Book reviewers received a one-paragraph e-mail Tuesday from the publisher of “Soaring Through Turbulence.” It told them that the March launch of the book had been delayed indefinitely and to “please disregard the galleys.”
That’s because co-author Michael Sears, 56, was fired as Boeing’s chief financial officer a day earlier for allegedly discussing a job opportunity at Boeing with Darleen Druyun, who was representing the Air Force in contract negotiations with the aircraft maker.
The book, subtitled “A New Model for Managers Who Want to Succeed in a Changing Business World,” focuses in the early pages on what allegedly got him fired: business ethics.
Galleys, which are typeset proofs of books used to get publicity ahead of publication, arrived days before the firing.
Sears and his lawyer James Streicker did not respond to requests for comment, nor did publisher John Wiley & Sons publicist Mike Onorato, who sent the e-mail.
In a statement Wednesday, Sears said he was “deeply disappointed” that Boeing fired him.
From the CFO of the Boeing Company, nine rules for business leaders on managing your company through change
In Soaring Through Turbulence, Mike Sears and Tom Schweich show how managers today can weather any turbulent time and plan for the future. In the wake of a year of setbacks to all companies–September 11th terrorist attack among them–and the resulting troubled economy, being prepared and flexible is even more critical. There is much to learn from Mike Sears’ success at Boeing. Despite a huge shakeup in the airline industry, the company remains the #1 commercial jet manufacturer and the #2 defense company, making crucial improvements in its customer response time and winning industry-wide praise for newly introduced technology despite a difficult business environment.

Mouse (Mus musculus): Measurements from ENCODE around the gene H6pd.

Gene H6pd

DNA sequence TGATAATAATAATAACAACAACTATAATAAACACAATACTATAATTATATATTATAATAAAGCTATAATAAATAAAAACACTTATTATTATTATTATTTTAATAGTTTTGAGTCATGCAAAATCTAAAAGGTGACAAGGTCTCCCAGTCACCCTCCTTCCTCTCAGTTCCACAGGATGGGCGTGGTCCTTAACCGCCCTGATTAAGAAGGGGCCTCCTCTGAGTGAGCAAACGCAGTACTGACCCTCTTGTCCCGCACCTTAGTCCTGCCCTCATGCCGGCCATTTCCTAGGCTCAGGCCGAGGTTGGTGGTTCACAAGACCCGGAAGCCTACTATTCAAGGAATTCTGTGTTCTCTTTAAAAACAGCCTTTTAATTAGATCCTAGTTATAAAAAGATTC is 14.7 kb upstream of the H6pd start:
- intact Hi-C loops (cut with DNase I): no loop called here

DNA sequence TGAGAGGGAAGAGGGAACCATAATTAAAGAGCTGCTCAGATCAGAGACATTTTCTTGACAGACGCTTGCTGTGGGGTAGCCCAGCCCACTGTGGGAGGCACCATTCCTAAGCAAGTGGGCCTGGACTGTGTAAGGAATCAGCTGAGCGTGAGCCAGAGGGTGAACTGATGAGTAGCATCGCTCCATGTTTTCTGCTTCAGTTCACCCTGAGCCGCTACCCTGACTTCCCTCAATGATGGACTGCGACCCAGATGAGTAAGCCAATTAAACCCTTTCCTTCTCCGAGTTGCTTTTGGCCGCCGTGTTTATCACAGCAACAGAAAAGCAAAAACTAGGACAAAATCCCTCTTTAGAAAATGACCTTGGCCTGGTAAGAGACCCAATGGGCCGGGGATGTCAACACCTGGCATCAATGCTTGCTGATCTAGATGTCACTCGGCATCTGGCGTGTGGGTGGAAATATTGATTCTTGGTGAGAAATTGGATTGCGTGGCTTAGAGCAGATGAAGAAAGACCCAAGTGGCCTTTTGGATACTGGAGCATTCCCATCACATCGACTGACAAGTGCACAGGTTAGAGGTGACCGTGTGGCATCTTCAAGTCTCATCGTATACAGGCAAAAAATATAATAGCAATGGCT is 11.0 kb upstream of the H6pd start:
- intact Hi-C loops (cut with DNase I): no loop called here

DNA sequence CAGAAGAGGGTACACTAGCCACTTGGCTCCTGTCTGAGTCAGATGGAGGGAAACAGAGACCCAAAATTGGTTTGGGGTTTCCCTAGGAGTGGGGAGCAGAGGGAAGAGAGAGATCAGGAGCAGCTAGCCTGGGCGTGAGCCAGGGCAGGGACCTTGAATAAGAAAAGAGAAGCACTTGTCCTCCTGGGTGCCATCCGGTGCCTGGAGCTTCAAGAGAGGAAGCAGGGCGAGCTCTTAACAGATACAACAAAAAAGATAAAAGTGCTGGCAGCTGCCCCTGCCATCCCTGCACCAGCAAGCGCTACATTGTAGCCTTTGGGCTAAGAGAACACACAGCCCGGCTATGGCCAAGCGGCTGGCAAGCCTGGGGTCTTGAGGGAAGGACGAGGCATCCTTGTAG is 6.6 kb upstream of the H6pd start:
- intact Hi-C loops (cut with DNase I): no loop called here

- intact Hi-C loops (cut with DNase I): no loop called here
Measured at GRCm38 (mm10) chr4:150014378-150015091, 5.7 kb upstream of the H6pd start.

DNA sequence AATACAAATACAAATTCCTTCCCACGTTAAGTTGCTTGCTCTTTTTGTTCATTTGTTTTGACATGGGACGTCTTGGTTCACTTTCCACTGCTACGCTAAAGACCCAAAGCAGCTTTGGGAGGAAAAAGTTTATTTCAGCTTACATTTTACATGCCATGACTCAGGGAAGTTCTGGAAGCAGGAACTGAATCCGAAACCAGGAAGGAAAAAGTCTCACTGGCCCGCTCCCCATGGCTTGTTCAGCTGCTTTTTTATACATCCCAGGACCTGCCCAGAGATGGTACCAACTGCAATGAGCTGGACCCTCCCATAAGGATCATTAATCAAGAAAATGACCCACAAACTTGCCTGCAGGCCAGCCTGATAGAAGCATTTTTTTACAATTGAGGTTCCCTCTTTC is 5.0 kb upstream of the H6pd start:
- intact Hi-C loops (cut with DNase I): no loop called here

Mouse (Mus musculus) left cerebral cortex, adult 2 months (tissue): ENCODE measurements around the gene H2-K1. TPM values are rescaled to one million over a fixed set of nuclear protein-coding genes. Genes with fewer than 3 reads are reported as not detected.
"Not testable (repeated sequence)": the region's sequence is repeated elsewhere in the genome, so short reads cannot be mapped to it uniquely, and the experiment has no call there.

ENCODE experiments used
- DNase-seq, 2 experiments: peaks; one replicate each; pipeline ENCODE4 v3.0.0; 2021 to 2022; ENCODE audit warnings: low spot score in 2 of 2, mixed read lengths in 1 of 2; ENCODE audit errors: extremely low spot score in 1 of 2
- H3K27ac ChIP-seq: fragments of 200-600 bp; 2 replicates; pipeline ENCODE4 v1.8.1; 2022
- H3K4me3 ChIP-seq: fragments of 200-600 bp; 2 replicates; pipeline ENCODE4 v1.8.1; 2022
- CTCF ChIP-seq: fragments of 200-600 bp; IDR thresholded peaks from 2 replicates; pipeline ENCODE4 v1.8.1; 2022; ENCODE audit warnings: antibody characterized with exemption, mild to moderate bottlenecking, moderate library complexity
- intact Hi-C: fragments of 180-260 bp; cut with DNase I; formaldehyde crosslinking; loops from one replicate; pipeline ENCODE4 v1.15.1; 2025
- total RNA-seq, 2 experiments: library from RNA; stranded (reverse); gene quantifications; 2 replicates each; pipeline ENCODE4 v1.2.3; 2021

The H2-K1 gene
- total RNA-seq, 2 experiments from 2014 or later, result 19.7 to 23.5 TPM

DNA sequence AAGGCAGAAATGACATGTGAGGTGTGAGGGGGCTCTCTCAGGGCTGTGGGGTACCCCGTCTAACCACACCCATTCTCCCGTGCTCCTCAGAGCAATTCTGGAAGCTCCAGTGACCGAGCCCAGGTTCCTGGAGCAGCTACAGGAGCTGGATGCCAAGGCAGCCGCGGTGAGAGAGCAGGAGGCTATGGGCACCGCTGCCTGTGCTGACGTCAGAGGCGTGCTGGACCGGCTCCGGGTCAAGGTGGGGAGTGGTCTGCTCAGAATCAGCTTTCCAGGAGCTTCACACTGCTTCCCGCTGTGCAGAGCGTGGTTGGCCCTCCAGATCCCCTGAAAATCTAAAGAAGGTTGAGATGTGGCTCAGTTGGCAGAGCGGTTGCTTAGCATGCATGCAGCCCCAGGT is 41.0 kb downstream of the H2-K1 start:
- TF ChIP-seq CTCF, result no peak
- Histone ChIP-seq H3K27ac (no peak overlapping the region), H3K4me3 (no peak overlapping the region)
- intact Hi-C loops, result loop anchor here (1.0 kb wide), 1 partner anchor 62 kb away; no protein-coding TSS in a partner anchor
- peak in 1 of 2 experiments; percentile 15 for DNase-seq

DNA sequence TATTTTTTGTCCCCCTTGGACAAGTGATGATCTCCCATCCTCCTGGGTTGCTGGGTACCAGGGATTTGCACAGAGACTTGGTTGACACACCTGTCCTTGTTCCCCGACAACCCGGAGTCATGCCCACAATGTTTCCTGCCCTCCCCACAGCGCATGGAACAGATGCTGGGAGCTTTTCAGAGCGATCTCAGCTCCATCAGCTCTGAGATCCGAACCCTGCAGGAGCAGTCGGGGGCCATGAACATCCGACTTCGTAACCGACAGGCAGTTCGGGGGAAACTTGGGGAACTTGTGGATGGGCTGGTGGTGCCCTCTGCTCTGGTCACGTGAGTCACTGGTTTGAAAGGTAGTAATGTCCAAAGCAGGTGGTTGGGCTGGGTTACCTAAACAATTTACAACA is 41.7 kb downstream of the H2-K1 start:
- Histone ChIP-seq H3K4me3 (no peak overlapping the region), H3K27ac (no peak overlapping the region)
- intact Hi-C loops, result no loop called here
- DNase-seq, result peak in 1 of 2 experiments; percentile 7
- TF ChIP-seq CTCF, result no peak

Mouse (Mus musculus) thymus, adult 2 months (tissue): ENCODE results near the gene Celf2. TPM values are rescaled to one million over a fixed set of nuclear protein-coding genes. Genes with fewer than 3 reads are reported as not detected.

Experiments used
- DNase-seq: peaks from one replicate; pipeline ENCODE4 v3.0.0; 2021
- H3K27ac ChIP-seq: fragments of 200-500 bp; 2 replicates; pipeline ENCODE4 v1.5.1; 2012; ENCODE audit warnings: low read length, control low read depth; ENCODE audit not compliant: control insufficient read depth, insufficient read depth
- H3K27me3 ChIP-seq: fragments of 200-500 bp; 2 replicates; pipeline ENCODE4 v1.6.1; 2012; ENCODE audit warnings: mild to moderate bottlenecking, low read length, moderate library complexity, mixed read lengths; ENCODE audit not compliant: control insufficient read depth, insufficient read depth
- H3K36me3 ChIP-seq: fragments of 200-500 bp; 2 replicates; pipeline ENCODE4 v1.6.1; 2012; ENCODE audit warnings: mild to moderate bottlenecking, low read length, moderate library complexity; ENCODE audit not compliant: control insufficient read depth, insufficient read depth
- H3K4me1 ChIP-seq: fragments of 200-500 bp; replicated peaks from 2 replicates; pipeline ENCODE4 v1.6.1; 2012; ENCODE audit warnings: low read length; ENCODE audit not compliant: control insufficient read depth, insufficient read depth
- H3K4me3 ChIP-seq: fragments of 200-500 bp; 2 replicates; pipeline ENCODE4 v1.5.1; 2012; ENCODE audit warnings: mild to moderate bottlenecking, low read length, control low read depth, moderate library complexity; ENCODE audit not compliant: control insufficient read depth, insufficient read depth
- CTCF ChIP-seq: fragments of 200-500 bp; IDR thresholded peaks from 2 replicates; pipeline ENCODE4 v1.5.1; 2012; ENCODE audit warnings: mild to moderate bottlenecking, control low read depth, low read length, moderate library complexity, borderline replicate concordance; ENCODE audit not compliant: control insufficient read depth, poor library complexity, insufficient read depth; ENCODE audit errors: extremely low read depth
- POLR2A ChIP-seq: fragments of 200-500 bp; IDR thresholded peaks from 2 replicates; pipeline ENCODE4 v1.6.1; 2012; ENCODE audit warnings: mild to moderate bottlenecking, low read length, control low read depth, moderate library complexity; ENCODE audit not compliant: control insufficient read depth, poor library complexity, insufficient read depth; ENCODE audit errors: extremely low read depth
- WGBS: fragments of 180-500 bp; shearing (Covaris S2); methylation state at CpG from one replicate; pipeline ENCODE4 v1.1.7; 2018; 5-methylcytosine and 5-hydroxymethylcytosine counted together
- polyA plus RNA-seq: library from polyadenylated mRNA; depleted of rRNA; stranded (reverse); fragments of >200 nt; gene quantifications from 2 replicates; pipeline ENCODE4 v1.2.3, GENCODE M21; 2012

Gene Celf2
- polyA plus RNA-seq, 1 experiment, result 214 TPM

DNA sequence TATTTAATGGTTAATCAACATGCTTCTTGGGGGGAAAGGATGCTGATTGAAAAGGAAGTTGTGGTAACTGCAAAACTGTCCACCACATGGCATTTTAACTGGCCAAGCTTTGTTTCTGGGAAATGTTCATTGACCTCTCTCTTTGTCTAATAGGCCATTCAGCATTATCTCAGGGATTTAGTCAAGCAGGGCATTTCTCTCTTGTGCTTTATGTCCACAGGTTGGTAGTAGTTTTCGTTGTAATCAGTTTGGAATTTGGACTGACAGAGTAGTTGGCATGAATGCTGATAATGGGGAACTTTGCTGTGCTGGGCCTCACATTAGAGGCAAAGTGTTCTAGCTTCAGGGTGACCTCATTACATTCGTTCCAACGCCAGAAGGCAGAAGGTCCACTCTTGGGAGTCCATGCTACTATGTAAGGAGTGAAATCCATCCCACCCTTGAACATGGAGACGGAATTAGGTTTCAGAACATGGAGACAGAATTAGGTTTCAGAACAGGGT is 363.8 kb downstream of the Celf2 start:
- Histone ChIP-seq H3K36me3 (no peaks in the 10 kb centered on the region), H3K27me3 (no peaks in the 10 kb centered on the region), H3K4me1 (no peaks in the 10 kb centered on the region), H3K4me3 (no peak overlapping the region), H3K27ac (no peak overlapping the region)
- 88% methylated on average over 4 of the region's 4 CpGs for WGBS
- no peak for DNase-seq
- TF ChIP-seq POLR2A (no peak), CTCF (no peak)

Based on a theory of leadership and management built over Sears’ career, Soaring Through Turbulence presents nine steps that can guide managers in moving forward, establishing credibility, making solid decisions, communicating, and aligning actions with new priorities. This groundbreaking approach is designed to help leaders win the trust of their employees, streamline the flow of information, and foster teamwork in unpredictable times.
Michael Sears (Chicago, IL) is Executive Vice President, a member of the Office of the Chairman, and Chief Financial Officer of the Boeing Company, the world’s largest aerospace company. He formerly served as president of McDonnell Douglas Aerospace and president of Douglas Aircraft Company. Thomas Schweich (St. Louis, MO) is a partner at the law firm Bryan Cave LLP and the author of three previous books. His work has been featured on CNN and the Bloomberg Financial Network.
Michael M. Sears, Thomas A. Schweich
Can't they just retitle the damn thing? Something along the lines of Stealing through Turbulence: A New Model for Managers Who Want to Deceive in a Changing Business World.
At least then they could honestly call it nonfiction.
⇒ In this article from USA Today we learn that Sears "made" a salary of $746,154 and a $363,900 bonus in 2002 — not bad for the former McDonnell Douglas president whose new company's 9-11-01 troubles were now being solved by repositioning itself as a defense contractor in light of the administration's prevailing screw-the-evidence-and-go-get-em attitude.
Sears' co-author was also responsible for a Viagra-like book called Staying Power: 30 Secrets Invincible Executives Use for Getting to the Top — and Staying There. I guess Sears never read it.